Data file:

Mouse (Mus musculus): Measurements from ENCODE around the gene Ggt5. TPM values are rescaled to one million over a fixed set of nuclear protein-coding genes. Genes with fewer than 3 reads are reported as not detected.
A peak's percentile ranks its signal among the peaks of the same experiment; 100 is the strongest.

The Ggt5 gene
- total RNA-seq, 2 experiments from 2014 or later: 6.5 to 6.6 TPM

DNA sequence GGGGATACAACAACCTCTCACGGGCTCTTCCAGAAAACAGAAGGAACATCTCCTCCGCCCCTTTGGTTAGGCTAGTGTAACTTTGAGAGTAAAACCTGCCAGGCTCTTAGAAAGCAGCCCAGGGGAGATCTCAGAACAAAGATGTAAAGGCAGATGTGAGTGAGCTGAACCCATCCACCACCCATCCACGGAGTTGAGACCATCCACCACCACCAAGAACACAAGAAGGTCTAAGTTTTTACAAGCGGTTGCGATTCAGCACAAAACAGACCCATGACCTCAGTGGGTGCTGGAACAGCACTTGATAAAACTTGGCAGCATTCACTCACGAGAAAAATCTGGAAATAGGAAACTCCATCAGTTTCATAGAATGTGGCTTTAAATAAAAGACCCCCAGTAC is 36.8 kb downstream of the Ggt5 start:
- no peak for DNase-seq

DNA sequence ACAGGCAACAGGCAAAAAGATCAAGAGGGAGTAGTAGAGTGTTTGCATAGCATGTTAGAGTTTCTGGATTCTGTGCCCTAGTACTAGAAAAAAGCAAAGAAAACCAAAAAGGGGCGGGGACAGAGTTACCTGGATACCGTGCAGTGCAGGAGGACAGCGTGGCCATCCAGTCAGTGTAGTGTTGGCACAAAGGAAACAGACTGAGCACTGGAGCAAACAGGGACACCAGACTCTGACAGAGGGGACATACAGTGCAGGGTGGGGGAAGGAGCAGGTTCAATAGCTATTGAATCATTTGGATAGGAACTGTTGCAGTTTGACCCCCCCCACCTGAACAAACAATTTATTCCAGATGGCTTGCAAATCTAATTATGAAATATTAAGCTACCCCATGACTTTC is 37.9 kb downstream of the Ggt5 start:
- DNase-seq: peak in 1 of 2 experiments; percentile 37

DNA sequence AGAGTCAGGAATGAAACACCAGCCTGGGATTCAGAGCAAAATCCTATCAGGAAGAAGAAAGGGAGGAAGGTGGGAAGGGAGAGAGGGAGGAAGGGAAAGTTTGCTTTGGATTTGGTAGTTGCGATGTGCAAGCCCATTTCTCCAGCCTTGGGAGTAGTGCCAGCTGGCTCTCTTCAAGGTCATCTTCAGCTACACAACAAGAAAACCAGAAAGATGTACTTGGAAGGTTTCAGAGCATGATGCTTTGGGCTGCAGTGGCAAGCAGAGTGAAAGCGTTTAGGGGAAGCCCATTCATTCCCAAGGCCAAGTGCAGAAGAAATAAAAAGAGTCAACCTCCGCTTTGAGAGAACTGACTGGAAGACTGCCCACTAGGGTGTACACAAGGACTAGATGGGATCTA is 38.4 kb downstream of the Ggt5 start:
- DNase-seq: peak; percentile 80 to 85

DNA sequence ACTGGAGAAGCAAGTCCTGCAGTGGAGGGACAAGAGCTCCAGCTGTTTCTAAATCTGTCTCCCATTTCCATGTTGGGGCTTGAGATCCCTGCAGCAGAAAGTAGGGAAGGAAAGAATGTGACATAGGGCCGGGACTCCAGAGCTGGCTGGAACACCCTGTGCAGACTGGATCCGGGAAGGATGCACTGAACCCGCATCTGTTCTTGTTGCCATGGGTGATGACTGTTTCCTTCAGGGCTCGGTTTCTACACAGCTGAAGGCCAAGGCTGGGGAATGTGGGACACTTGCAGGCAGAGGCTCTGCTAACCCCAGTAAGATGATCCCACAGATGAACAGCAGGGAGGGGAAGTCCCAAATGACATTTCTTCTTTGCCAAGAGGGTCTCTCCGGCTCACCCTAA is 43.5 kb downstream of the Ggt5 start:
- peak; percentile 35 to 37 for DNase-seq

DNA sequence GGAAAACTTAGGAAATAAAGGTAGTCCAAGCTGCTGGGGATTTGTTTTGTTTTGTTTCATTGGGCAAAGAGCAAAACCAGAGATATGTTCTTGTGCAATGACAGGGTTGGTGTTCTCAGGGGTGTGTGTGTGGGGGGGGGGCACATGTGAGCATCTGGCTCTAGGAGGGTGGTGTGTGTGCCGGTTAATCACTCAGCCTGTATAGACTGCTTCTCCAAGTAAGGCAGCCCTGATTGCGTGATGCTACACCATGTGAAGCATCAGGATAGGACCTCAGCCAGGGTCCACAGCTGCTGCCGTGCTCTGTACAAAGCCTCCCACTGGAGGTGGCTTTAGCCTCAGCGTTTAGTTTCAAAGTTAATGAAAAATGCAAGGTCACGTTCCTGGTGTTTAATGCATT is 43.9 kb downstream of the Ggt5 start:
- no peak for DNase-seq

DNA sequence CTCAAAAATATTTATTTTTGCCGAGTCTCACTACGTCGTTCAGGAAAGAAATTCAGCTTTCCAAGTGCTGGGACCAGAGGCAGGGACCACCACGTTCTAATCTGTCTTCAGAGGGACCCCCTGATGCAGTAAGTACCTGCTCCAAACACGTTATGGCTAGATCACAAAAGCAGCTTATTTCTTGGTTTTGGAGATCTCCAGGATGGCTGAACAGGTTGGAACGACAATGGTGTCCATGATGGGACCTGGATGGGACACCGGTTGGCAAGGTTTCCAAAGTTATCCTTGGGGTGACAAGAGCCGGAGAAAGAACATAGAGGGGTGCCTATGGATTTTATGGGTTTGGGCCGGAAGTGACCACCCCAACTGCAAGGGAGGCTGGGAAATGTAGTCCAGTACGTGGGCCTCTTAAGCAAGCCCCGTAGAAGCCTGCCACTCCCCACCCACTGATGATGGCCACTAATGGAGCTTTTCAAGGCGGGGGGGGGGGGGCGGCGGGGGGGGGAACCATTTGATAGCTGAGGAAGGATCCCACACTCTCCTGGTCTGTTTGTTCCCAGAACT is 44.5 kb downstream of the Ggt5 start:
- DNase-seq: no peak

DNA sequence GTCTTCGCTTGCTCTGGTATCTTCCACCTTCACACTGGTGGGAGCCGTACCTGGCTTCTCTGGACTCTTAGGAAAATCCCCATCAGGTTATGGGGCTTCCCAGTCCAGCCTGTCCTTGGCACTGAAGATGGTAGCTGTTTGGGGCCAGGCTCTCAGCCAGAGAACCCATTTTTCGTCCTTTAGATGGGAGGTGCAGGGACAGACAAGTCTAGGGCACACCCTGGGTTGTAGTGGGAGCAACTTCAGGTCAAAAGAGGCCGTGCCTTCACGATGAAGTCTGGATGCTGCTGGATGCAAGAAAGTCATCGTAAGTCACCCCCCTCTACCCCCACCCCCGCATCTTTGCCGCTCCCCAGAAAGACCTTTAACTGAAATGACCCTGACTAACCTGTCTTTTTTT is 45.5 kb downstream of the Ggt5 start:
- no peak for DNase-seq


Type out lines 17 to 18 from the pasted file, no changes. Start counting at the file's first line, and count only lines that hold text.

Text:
DNA sequence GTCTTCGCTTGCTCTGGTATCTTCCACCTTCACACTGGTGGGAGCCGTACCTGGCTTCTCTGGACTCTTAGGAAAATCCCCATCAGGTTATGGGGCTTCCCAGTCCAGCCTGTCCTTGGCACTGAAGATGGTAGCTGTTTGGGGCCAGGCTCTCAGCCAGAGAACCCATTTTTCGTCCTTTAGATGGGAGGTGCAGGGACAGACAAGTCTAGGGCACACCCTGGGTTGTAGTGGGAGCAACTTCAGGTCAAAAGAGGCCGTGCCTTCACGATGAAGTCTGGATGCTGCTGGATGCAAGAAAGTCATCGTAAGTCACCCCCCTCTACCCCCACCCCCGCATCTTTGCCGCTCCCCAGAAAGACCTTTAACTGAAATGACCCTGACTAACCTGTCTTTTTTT is 45.5 kb downstream of the Ggt5 start:
- no peak for DNase-seq